The Vulcan bombmer (XH558) on one of its final flights flew close to the moss today and photographed by Phil. According to the organisers of the flights, Vulcan to the Sky, it will then make one final flight towards the end of October, details of which are yet to be confirmed.
Although there was some lingering summery weather in late September, we are definitely into autumn in October. Even so, you may still see the odd butterfly on warmer days; these are likely to be species such as Peacock that over-winter as adults and will be the first to appear in spring. Unfortunately, this is 5-6 months away, so enjoy them while you can.
Most of the summer migrant birds have now left and we can look forward to the arrival of the winter visitor birds. Usually, the first are flocks of Redwing, which often arrive during the night but can be detected by their thin, high whistle. Often they can arrive in large numbers that are very hungry and can strip berry bearing trees such as hawthorn in a few hours.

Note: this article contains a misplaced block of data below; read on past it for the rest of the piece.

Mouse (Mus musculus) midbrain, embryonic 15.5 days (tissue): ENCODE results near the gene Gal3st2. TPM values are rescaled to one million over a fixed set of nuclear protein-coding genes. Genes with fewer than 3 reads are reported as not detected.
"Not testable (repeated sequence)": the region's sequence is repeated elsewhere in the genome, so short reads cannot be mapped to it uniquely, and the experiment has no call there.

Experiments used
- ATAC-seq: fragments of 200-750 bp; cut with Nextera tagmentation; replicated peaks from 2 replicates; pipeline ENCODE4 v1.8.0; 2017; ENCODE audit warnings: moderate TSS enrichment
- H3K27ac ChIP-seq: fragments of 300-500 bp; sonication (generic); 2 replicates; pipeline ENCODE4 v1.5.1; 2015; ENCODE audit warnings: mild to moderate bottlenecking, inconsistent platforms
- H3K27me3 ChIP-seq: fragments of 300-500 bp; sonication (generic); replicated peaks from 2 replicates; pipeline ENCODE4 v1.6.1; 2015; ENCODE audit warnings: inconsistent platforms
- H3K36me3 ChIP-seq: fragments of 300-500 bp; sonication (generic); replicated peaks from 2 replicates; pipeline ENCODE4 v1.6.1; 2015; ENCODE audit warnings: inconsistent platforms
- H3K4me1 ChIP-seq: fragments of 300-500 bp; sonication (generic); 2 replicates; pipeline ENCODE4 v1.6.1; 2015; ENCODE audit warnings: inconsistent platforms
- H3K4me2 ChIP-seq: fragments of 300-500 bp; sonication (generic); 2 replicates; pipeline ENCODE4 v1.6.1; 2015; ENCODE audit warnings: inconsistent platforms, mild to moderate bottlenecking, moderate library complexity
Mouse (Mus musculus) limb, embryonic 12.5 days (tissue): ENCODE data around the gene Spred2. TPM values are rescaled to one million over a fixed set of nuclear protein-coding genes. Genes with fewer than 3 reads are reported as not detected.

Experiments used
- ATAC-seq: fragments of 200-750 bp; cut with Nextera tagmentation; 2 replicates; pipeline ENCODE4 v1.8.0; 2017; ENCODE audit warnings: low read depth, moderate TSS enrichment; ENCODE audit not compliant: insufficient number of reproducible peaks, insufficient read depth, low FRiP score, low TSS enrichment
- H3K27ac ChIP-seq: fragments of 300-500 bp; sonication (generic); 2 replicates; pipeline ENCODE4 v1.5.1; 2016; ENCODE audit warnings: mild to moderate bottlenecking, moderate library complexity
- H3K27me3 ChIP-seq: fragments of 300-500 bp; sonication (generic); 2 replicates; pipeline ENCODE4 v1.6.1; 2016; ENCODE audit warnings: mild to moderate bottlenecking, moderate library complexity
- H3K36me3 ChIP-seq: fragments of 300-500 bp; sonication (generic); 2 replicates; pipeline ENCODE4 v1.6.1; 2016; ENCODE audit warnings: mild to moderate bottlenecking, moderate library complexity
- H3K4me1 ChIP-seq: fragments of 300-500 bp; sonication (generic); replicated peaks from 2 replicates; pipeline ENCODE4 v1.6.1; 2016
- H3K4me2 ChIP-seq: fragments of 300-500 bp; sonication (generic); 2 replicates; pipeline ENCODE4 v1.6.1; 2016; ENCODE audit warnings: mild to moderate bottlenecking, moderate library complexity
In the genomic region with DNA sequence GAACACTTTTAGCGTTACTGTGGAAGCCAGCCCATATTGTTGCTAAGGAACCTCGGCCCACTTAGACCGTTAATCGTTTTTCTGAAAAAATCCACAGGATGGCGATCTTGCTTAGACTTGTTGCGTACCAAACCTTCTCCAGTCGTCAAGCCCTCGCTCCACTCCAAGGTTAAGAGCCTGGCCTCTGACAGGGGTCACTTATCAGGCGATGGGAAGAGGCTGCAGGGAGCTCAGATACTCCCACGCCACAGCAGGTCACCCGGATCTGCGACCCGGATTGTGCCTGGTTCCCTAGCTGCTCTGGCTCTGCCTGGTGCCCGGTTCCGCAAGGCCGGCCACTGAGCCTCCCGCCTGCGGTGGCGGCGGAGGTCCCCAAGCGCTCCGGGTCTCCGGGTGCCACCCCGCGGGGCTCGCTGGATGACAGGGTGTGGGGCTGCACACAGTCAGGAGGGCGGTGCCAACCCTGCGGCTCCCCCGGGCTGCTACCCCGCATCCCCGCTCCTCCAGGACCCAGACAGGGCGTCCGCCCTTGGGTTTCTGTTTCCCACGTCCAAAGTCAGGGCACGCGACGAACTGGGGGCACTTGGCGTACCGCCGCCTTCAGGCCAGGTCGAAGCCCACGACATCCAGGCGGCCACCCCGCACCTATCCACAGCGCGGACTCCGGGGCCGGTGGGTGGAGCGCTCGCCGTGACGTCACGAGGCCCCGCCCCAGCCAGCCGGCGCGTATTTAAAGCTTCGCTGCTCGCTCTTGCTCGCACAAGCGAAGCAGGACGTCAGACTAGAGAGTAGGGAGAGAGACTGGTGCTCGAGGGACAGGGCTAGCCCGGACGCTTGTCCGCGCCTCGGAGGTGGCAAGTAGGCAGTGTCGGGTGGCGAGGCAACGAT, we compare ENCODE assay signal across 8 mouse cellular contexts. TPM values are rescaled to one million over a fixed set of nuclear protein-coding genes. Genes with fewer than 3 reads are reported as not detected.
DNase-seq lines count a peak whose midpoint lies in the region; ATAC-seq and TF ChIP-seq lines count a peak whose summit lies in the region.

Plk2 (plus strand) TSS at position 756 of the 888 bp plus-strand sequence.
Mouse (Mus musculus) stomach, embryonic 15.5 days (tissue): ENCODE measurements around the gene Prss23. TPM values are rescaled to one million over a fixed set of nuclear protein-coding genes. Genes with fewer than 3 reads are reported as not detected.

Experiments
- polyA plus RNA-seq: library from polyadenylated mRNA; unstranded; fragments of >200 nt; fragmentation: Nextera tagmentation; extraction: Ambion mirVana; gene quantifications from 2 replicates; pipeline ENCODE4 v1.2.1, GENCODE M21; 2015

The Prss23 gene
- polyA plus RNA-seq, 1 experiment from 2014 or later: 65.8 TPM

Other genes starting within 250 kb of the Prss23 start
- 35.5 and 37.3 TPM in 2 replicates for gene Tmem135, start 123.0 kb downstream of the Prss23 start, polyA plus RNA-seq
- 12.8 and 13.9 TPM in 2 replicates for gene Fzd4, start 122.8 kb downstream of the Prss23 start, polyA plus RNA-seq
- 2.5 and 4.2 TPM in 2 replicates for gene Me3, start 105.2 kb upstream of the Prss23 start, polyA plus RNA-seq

The Redwing is slightly smaller and darker than the Song Thrush and easily identified by the red mark under its wing. If you see a flock of thrushes feeding in bushes or on fields, they are almost certain to be Redwings.
As the leaves start to fall, you can see fungi around the site, especially after damp weather. Some of the fungi such as the birch bracket fungus can be seen all through the year but is far more obvious in winter. You can see them on the branches and trunks of many dead birch trees around the site. If you are lucky, you may also see the classically coloured Fly Agaric on the woodland floor. This species is poisonous, as are several others so if in doubt, don’t pick them!
If you would like to find out more about fungi at Risley Moss, you can join a local enthusiast on an introduction to mushrooms and toadstools and learn some funky fungus facts and some foraging skills in the woodland. The event is on Sunday 11 October, starting at 10:00 (See events for more details).